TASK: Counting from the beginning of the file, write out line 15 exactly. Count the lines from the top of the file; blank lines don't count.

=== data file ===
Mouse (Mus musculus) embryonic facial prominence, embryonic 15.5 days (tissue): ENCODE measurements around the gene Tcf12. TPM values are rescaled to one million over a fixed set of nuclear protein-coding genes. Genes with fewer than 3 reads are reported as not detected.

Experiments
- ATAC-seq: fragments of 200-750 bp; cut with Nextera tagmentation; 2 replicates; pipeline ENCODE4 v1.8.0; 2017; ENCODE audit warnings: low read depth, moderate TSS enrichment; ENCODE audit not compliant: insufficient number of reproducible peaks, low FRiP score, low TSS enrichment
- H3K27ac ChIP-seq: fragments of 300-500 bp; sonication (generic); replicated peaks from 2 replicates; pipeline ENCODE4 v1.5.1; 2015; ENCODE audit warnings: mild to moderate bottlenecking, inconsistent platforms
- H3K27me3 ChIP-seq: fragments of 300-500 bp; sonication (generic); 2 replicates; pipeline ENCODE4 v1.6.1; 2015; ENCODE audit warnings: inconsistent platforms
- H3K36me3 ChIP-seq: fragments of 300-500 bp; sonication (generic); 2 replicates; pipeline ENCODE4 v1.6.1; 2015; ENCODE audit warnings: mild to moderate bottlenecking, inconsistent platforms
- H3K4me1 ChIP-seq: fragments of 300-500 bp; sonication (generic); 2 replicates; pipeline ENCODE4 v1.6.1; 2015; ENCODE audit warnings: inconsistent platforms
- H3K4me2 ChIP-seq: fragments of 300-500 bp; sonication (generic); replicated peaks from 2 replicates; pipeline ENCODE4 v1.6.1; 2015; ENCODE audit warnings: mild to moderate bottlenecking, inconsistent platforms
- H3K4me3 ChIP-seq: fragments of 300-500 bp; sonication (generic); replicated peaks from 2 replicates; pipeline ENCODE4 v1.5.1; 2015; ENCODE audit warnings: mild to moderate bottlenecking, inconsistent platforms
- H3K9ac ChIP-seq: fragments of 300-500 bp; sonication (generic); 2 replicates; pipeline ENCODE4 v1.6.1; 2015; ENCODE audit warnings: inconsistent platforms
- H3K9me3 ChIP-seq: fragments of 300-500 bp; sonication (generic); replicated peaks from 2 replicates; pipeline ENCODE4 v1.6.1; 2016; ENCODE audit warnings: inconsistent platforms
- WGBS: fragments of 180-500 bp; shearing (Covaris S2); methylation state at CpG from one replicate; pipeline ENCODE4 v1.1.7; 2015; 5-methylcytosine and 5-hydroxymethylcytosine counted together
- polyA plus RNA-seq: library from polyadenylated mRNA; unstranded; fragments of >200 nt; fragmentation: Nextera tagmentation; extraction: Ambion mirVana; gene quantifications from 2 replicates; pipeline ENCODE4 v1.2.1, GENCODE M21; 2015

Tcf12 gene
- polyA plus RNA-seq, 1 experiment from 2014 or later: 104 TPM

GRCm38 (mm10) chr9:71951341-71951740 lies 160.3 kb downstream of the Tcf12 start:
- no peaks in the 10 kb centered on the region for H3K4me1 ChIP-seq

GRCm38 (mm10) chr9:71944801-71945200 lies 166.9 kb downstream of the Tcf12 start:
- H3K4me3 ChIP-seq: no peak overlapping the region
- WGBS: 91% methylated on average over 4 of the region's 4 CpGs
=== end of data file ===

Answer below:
- polyA plus RNA-seq, 1 experiment from 2014 or later: 104 TPM